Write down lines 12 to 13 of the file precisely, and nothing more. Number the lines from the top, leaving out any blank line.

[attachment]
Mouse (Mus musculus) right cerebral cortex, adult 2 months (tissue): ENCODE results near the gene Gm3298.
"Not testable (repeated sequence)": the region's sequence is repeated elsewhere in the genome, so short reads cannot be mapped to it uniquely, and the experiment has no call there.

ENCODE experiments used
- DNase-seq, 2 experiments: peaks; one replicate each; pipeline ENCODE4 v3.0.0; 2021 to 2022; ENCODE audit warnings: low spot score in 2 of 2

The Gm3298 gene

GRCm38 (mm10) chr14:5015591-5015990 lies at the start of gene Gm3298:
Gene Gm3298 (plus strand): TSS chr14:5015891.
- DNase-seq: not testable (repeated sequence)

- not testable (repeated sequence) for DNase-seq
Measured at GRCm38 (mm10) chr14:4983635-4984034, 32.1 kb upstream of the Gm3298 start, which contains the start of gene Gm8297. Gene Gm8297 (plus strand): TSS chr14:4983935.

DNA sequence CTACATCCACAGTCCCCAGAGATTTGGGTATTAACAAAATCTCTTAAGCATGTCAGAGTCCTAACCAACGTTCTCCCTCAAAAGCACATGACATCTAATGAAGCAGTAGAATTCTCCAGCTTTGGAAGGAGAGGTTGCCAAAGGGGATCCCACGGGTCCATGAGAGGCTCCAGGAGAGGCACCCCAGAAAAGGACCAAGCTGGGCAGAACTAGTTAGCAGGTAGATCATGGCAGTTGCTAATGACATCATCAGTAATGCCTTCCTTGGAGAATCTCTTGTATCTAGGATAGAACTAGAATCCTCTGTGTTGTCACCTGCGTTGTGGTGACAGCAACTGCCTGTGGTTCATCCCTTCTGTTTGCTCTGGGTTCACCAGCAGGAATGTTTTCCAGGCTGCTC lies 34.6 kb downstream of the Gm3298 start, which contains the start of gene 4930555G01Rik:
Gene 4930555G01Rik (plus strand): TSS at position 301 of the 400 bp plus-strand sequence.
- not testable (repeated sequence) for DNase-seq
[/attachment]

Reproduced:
Gene 4930555G01Rik (plus strand): TSS at position 301 of the 400 bp plus-strand sequence.
- not testable (repeated sequence) for DNase-seq